April 4, 2015
(This is part of a 365 project during my 70th year where I write and illustrate a blog on each day's gift.)
Rituals are signposts in our lives as we journey, often meandering, sometimes lost. They are the signs that say YOU ARE HERE.
There are daily rituals, the morning coffee that indicates a new day, or a bedtime story that signals the end of the day. When we meet, the handshake, or bow in some cultures, signals a connection between two people. My new daily ritual is this project— 365 gifts, a daily ritual of observation, exploration, meditation and creation.
Rituals are part of a narrative. David and I were invited to a Seder today, a religious ritual, which retells the story of an exodus, the Israelites’ liberation from slavery in ancient Egypt. The Seder is not part of my family’s history but it is part of David’s, albeit a fuzzy memory of his family gatherings. He and our host, Nelson, put on yarmulkes and the table setting displayed food and other items that symbolized part of the exodus story—Kosher wine, matzah, bitter herbs, eggs, and more. Although I do not understand any Hebrew, David recalled a little from his childhood. As Nelson’s wife, Roz, explained the narrative to me, I began to understand the importance of ritual. It strengthens connections with one’s faith and, although I am not Jewish, this Jewish ritual strengthened my connection with our friends who shared it with us.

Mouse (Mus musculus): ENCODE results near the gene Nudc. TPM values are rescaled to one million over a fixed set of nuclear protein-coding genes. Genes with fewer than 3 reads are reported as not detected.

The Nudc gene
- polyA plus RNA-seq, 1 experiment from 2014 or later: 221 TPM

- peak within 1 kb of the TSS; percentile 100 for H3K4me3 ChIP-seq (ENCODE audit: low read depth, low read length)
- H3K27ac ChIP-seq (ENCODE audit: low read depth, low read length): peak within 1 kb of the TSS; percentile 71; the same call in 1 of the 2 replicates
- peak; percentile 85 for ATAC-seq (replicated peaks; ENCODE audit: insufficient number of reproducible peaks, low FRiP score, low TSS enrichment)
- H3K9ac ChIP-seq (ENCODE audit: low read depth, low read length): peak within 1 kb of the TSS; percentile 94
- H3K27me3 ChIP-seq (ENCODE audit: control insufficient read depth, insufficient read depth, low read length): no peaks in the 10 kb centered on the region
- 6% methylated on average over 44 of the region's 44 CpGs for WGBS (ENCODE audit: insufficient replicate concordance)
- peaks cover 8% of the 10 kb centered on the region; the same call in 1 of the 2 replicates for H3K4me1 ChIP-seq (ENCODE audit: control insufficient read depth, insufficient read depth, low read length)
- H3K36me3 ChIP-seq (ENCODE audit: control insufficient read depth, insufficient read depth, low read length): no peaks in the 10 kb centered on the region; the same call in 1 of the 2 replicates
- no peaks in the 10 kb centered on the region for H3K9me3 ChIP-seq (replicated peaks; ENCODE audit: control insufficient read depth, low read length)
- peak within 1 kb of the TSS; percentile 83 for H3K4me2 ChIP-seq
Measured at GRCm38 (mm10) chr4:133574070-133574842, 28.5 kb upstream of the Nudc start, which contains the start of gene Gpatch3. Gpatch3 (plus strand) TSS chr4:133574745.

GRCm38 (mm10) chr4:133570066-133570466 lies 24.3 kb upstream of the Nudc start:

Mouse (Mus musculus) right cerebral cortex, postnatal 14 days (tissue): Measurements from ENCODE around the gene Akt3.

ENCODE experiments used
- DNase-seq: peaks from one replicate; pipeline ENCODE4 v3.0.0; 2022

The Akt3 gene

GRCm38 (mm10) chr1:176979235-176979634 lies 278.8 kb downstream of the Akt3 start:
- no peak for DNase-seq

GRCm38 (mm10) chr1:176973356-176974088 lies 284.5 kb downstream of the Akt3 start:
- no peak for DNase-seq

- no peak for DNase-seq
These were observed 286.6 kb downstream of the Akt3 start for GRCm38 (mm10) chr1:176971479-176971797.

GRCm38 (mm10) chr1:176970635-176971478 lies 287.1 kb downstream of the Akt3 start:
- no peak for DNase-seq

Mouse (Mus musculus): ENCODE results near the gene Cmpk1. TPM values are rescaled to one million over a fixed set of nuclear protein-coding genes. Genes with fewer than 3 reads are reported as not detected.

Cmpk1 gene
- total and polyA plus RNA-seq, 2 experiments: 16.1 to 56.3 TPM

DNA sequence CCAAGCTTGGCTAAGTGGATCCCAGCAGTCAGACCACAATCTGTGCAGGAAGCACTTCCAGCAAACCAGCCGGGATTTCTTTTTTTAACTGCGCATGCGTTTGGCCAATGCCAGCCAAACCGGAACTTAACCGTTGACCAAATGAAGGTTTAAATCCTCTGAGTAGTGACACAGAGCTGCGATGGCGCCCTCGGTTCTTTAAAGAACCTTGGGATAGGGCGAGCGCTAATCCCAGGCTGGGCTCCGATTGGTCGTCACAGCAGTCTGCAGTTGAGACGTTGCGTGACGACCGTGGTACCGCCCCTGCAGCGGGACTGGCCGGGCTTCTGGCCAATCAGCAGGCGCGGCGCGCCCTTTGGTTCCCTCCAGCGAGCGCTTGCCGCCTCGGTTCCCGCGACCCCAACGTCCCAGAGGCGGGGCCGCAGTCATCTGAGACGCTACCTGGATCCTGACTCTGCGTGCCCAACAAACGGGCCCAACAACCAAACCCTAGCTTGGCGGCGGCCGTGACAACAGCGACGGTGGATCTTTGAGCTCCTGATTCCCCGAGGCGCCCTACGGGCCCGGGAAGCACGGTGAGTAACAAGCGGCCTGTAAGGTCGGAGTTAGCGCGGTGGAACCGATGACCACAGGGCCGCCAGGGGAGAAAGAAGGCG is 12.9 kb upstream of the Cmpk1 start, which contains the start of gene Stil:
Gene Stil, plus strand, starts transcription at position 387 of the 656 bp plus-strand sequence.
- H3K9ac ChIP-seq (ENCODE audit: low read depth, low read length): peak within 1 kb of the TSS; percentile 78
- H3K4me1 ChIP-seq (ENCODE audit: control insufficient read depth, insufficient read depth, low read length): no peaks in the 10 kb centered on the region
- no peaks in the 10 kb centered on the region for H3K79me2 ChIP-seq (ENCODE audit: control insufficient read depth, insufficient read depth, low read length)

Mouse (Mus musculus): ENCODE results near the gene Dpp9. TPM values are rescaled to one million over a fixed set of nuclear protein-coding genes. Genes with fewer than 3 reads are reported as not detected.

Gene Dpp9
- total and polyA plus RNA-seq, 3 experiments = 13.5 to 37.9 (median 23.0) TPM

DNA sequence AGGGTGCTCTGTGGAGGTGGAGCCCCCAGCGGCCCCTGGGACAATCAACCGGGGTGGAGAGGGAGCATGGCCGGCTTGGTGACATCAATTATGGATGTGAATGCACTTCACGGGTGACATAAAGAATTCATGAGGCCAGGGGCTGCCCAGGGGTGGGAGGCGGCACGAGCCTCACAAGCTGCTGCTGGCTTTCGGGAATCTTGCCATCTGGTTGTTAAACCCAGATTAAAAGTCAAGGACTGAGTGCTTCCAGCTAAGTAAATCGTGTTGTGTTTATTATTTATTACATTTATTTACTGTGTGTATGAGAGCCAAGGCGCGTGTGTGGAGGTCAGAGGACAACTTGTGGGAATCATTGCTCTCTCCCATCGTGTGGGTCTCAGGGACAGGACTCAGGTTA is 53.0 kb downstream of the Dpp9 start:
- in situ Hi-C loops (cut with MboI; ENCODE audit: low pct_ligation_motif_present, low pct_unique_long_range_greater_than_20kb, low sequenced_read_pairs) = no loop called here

Elizabeth Gilbert in Eat, Pray, Love suggests that ritual is important for our emotional health:
This is what rituals are for. We do spiritual ceremonies as human beings in order to create a safe resting place for our most complicated feelings of joy or trauma, so that we don't have to haul those feelings around with us forever, weighing us down. We all need such places of ritual safekeeping. And I do believe that if your culture or tradition doesn't have the specific ritual you are craving, then you are absolutely permitted to make up a ceremony of your own devising, fixing your own broken-down emotional systems with all the do-it-yourself resourcefulness of a generous plumber/poet.
My gift today is a Seder.
> Day 117 Egg Butts and Points
You can read my other posts on this project here: